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Blake Griffin's Perimeter Shot, a Reality Check

Apr 9, 2012; Memphis, TN, USA;  Los Angeles Clippers power forward Blake Griffin (32) shoots the ball during the first half against the Memphis Grizzlies at the FedEx Forum.  Mandatory Credit: Spruce Derden-US PRESSWIRE
Apr 9, 2012; Memphis, TN, USA; Los Angeles Clippers power forward Blake Griffin (32) shoots the ball during the first half against the Memphis Grizzlies at the FedEx Forum. Mandatory Credit: Spruce Derden-US PRESSWIRE

A couple of different high-profile NBA scribes wrote about Blake Griffin today. Sam Amick of Sports Illustrated had a very nice feature on Griffin's ongoing development in his second season. Meanwhile, Marc Stein's Weekend Dime on dedicated Item 10 to Griffin as well.

The two of them seem to come away with very different impressions of Griffin's oft-criticized perimeter jump shot. Amick sees progress in that area:

His shooting has improved from 50.6 percent last season to 54.3 percent this season, with a slight uptick from mid-range (34 percent to 36 percent) and in the paint outside the restricted area (36 percent to 38 percent), according to If and when he becomes consistent with his outside jumper, his already-scary offensive attack could be even more dangerous.

But Stein, whose main point is to recall how much fun Blake's dunks are despite other issues, is very negative about Blake's perimeter shooting:

... entering Wednesday night's play, Blake Griffin had missed 74 of the 112 unguarded jumpers he's hoisted this season.

So which is it? Is he OK and getting better from the perimeter, or is he a disaster as implied by those 74 unguarded misses?

Here's the problem with this discussion: the mid-range jump shot, defined on hoopdata as shots between 16 and 23 feet, is the least efficient shot in the NBA, period. Not just for Blake Griffin -- for everybody. So it's super easy to make a sweeping criticism of Griffin, and throw out a number like 36% or 74 misses in 112 attempts (though honestly I have no idea what hard data is backing up this stat, which originated from a Hardwood Paroxysm tweet), but until you put it into context, it has little meaning.

So let's add that context. Focusing on the 16-23 range, with data obtained from, Griffin is hitting 36% of his mid-range jump shots this season, up from 33% last season, a not insignificant 10% improvement. Still -- 36% is terrible, right? I mean, he's making 54% of his shots overall, so 36% is totally unacceptable. It must surely be among the worst mid-range percentages in the league, right?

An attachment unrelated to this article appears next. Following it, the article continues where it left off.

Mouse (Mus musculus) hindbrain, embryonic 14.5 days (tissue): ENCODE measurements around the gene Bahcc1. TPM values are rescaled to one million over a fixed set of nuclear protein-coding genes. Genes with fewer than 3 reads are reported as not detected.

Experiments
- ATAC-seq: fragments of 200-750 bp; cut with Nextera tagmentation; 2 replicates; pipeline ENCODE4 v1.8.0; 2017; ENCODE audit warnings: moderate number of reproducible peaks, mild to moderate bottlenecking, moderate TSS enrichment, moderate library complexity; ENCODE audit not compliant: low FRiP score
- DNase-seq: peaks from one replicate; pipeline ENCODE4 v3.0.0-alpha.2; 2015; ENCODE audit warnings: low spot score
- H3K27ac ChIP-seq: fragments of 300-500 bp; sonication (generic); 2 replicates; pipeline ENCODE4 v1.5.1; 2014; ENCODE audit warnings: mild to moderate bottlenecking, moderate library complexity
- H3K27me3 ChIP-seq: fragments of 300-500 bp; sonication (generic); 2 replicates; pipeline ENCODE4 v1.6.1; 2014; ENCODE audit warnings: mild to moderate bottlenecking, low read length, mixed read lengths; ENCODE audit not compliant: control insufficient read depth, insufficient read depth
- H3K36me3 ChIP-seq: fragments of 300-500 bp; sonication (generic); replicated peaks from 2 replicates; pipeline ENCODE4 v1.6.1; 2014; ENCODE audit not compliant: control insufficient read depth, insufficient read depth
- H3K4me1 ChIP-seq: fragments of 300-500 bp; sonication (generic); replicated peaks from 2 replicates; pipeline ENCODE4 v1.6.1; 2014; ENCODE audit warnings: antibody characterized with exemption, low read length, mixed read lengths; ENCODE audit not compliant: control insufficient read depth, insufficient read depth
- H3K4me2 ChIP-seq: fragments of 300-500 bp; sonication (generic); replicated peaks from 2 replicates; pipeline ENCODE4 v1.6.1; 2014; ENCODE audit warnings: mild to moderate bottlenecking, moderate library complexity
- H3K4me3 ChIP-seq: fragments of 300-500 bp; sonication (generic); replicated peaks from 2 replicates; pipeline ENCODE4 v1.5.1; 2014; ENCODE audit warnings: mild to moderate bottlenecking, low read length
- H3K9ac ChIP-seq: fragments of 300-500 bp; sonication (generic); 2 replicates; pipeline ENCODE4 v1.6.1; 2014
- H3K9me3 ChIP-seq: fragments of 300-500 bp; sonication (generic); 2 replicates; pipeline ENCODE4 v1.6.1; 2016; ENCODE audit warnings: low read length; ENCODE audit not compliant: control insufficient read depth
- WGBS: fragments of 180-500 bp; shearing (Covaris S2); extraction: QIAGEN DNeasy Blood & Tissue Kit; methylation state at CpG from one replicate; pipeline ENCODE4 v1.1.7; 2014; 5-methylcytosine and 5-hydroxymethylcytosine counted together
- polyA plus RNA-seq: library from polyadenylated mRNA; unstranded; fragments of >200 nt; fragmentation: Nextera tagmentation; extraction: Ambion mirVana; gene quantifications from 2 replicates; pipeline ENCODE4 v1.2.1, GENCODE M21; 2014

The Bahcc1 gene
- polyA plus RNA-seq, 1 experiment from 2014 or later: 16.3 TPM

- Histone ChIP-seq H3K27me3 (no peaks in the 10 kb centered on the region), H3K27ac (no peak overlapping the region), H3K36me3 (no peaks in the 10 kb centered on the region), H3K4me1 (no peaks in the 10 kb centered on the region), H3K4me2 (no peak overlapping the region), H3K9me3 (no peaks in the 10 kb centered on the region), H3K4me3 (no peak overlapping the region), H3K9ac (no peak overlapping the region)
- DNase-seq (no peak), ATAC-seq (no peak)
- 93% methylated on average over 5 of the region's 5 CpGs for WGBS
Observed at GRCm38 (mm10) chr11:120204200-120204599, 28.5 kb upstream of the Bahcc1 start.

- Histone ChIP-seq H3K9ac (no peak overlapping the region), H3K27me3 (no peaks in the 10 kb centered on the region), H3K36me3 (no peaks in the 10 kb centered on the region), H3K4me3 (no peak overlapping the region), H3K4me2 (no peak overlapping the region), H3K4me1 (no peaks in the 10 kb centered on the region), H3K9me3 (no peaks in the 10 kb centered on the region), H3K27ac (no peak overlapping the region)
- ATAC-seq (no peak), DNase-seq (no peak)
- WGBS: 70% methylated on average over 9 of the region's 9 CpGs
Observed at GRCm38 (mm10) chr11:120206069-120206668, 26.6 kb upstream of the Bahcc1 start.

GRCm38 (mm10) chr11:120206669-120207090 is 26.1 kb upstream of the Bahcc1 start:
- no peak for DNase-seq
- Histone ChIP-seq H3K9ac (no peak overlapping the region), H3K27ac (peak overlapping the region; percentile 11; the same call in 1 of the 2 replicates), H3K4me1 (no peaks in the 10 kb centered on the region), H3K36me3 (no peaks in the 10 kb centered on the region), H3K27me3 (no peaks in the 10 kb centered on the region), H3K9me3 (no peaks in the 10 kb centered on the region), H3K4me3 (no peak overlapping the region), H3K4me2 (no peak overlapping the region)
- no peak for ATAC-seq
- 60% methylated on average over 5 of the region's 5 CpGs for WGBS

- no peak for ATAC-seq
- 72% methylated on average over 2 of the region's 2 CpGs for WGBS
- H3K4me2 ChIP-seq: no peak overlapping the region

Guess what? League-wide, NBA players make just over 38% of mid-range jump shots. So Griffin is in fact just slightly below average as a mid-range jump shooter. In fact, based on his improvement throughout this season, it seems reasonable to assume that he is in fact right around the league average at this point. He is, by pretty much any reasonable definition, not a bad mid-range shooter; just an average one.

It's interesting also that Griffin is singled out for this criticism. The constant comparison Griffin faces is to the more 'complete' Kevin Love (a reference made in Amick's article). So what does the oh-so-much-more-well-rounded Love shoot from the mid-range? 36%. Actually, to be perfectly precise, Love has made 68 of 190 mid-range jumpers (35.8%) while Griffin has made 80 of 221 (36.2%) -- so Griffin has actually been better than Love from the mid-range this season.

Here's a partial list of other players who have shot a lower percentage than Griffin from the mid-range this season: Ray Allen, Amare Stoudemire, Carmelo Anthony, Rudy Gay, Luol Deng, James Harden, Danny Granger and Josh Smith.

(A quick aside about that HP tweet -- as I say, I don't know where Matt Moore got his "74 misses in 112 unguarded attempts" figure. But those numbers would work out to a shooting percentage of 34%. Which is still better than Anthony's 33% or Granger's 33% or Gay's 31% on all their shots from 16-23 feet. It also implies that Griffin shoots better when 'guarded' than when 'unguarded' since his overall percentage on these shots is higher. Regardless, it makes for a fun but ultimately nonsensical tweet. Context -- a small thing, but turns out it matters.)

The bottom line is that league-wide the long two point jumper is an inefficient shot. So while Griffin's relatively average conversion percentage may not be as big an issue as some people like to imply, the fact that Griffin has taken 221 of them (24% of his 917 field goal attempts) might indeed by an issue. Is he taking too many?

Here's the thing -- NBA coaches KNOW that the long two is the worst shot in basketball, and NBA defenses are therefore designed to take away everything else and funnel shooters to the mid-range. Sometimes that's the shot you have to take. Does Griffin take too many of them? Well, let's look at it another way: Blake Griffin leads the league -- that's the entire NBA, including guys like Dwight Howard and Andrew Bynum, not just forwards, not just second year players, not just Clippers, not just my friends, everyone -- with 293 field goals converted at the rim. He makes better than 73% from down there, which is double his rate from the mid-range, so it's obviously a better shot. But it's a better shot for everybody -- trouble is you can't always get to the rim, and Griffin is already doing it better than any other player, so it seems strange to ask him to do more.

Can Blake Griffin improve his perimeter game? Of course. He has already, and he can get much, much better. But to imply that it is some massive achilles heel in his game that is his unique flaw is just not correct. He's already become an average mid-range shooter, not the disaster he's often implied to be.

His free throw shooting is an entirely different matter.